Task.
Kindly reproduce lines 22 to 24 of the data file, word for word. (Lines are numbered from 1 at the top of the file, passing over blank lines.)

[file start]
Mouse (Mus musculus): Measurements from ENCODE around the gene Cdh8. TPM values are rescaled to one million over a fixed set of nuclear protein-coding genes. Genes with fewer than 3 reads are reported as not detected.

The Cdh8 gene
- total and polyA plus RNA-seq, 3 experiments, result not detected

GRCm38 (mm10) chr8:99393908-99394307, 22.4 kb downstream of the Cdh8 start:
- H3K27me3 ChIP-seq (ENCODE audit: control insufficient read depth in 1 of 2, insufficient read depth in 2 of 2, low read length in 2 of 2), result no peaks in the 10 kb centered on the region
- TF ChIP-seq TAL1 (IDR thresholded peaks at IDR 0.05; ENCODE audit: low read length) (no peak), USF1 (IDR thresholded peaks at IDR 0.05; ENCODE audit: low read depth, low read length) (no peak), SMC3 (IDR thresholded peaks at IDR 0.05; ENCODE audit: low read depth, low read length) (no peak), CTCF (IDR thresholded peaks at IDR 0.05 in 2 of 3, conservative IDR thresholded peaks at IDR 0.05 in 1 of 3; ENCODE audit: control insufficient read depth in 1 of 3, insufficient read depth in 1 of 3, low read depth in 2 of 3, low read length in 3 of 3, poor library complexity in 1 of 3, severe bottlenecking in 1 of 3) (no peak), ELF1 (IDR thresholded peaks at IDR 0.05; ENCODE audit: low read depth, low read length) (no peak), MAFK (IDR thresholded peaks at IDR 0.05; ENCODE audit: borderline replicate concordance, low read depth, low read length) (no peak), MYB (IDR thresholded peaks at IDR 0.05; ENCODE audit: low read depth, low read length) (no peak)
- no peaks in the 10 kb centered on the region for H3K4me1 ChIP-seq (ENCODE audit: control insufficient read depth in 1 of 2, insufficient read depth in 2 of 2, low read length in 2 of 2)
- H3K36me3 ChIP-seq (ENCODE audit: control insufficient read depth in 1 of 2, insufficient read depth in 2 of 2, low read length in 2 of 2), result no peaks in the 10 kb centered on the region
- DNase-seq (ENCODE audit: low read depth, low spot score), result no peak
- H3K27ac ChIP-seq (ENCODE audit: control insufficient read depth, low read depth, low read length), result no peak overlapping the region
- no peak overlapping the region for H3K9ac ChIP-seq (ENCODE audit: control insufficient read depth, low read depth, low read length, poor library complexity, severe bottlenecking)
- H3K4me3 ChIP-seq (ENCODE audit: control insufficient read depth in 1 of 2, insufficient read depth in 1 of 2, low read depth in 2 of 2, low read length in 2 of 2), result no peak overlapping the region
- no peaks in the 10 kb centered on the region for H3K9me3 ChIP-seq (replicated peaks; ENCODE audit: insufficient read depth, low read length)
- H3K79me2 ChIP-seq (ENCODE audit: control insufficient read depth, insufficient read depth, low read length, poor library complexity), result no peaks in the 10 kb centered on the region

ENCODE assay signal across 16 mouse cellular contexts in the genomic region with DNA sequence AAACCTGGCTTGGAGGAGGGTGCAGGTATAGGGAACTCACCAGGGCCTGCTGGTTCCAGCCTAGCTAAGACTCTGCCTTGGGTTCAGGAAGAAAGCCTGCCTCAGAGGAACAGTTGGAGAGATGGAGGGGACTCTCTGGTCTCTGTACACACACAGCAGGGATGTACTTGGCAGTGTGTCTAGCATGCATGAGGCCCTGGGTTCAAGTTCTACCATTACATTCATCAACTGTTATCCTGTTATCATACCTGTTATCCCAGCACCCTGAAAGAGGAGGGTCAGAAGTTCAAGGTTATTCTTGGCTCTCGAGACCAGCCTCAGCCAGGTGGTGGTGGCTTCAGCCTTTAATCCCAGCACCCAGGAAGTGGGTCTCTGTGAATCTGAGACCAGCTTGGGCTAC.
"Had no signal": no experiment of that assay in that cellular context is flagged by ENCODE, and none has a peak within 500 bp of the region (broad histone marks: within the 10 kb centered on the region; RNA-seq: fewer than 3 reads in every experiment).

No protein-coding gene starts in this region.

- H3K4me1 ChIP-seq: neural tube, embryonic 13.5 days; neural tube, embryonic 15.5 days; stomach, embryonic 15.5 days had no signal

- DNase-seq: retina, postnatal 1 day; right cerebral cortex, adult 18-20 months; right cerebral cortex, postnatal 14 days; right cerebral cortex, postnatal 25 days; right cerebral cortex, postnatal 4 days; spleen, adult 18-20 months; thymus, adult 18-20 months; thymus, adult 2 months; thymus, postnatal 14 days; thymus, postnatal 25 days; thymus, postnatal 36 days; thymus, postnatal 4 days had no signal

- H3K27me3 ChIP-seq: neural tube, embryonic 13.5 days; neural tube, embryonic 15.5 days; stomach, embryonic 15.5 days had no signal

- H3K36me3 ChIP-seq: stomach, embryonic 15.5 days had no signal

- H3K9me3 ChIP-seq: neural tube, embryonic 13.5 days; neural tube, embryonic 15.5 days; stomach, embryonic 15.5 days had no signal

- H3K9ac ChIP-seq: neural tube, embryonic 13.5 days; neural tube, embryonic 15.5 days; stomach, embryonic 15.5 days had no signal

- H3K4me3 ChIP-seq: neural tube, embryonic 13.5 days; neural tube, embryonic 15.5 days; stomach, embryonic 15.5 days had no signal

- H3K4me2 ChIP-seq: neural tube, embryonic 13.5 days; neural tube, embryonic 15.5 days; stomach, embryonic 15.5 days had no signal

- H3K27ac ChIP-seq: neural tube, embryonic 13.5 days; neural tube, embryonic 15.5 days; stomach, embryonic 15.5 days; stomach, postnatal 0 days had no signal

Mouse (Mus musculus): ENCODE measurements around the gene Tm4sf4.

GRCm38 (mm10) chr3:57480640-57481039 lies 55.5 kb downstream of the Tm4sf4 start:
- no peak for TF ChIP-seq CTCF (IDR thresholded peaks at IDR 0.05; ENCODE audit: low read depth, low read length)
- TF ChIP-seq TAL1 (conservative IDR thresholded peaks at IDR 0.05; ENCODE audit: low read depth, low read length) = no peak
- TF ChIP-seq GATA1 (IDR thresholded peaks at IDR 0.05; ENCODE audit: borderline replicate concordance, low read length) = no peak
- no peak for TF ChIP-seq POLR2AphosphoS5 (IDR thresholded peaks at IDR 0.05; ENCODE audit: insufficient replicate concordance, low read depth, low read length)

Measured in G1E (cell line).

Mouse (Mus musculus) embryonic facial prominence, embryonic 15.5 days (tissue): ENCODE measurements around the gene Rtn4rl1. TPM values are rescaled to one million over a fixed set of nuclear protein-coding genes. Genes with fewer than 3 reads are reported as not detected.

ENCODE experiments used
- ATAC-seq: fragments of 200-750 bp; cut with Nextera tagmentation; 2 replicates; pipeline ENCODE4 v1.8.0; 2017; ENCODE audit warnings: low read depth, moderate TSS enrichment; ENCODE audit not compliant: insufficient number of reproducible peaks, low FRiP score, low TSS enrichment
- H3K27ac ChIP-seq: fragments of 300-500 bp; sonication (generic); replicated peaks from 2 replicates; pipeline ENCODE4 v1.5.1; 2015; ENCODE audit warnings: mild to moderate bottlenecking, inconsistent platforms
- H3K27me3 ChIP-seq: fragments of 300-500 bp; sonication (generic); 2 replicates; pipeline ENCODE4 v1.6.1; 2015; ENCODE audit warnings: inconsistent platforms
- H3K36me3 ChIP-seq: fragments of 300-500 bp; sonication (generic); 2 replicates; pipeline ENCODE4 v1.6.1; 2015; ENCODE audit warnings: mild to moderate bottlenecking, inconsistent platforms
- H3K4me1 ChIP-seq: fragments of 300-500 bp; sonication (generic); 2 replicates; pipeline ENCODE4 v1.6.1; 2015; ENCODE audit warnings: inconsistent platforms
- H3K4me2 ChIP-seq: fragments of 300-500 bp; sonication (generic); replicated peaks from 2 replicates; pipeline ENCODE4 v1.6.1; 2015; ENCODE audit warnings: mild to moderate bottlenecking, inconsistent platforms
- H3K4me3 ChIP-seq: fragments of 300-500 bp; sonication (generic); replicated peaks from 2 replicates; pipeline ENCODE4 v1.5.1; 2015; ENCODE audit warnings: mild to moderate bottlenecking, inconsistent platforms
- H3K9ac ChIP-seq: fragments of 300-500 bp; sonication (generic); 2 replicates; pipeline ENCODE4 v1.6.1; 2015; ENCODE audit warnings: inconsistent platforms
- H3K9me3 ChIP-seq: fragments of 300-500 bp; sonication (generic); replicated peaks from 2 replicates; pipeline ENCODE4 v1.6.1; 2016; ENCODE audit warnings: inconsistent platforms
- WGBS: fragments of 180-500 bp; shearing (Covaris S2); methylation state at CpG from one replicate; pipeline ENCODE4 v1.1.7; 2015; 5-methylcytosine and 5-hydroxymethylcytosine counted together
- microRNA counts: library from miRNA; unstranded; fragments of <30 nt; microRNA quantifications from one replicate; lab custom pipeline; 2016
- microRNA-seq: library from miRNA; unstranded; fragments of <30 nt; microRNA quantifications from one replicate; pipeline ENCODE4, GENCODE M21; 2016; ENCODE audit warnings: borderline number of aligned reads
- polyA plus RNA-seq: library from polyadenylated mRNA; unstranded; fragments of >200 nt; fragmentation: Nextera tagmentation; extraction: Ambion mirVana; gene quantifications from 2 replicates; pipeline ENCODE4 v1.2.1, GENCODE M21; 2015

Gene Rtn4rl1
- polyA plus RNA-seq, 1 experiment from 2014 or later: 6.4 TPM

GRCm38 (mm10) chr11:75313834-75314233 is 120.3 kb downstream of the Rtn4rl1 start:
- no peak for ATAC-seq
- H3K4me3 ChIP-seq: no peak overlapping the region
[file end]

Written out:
- H3K9me3 ChIP-seq: neural tube, embryonic 13.5 days; neural tube, embryonic 15.5 days; stomach, embryonic 15.5 days had no signal

- H3K9ac ChIP-seq: neural tube, embryonic 13.5 days; neural tube, embryonic 15.5 days; stomach, embryonic 15.5 days had no signal

- H3K4me3 ChIP-seq: neural tube, embryonic 13.5 days; neural tube, embryonic 15.5 days; stomach, embryonic 15.5 days had no signal